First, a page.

The parallel rule activation and rule synthesis (PRAS) model is a computational model for generalisation in category learning, proposed by Vandierendonck (1995). An important concept underlying the PRAS model is the distinction between primary and secondary generalisation. In Vandierendonck (1995), an empirical study is reported that provides support for the concept of secondary generalisation. In this paper, we re-analyse the data reported by Vandierendonck (1995) by fitting three different variants of the Generalised Context Model (GCM) which do not rely on secondary generalisation. Although some of the GCM variants outperformed the PRAS model in terms of global fit, they all have difficulty in providing a qualitatively good fit of a specific critical pattern.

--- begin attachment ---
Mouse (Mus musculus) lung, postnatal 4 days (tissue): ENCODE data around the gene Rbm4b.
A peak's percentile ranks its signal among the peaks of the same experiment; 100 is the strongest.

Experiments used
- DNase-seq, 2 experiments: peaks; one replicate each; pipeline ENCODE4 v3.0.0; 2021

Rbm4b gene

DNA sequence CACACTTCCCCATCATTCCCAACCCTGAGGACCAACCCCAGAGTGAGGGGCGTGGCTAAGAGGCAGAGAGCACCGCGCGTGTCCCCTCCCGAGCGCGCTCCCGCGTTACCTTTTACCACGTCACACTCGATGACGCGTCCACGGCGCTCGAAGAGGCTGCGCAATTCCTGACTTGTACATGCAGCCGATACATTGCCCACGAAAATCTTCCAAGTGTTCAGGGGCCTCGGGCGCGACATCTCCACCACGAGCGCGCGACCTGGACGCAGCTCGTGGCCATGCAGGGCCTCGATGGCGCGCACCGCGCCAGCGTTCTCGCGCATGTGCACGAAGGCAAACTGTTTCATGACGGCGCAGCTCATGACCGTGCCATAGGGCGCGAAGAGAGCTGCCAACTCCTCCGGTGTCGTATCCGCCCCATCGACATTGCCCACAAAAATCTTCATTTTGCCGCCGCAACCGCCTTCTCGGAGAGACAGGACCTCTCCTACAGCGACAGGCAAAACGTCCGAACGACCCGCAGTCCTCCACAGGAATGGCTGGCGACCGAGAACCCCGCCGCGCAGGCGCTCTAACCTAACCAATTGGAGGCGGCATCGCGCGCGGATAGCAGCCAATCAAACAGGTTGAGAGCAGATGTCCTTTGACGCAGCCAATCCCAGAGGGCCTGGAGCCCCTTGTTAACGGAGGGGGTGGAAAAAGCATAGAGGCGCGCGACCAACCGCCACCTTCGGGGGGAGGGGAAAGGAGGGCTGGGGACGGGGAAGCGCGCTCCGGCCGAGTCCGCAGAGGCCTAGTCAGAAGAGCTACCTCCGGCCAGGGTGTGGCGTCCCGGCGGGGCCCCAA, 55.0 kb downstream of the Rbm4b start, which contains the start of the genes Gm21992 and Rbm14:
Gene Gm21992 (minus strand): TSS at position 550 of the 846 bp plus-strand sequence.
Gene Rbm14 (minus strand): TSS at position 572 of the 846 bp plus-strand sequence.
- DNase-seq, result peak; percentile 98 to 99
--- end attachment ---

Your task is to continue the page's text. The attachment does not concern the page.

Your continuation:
How to Cite:
Rosseel, Y. & De Schryver, M., (2010). Secondary Generalisation in Categorisation: An Exemplar-based Account. Psychologica Belgica. 50(3-4), pp.153–173. DOI: http://doi.org/10.5334/pb-50-3-4-153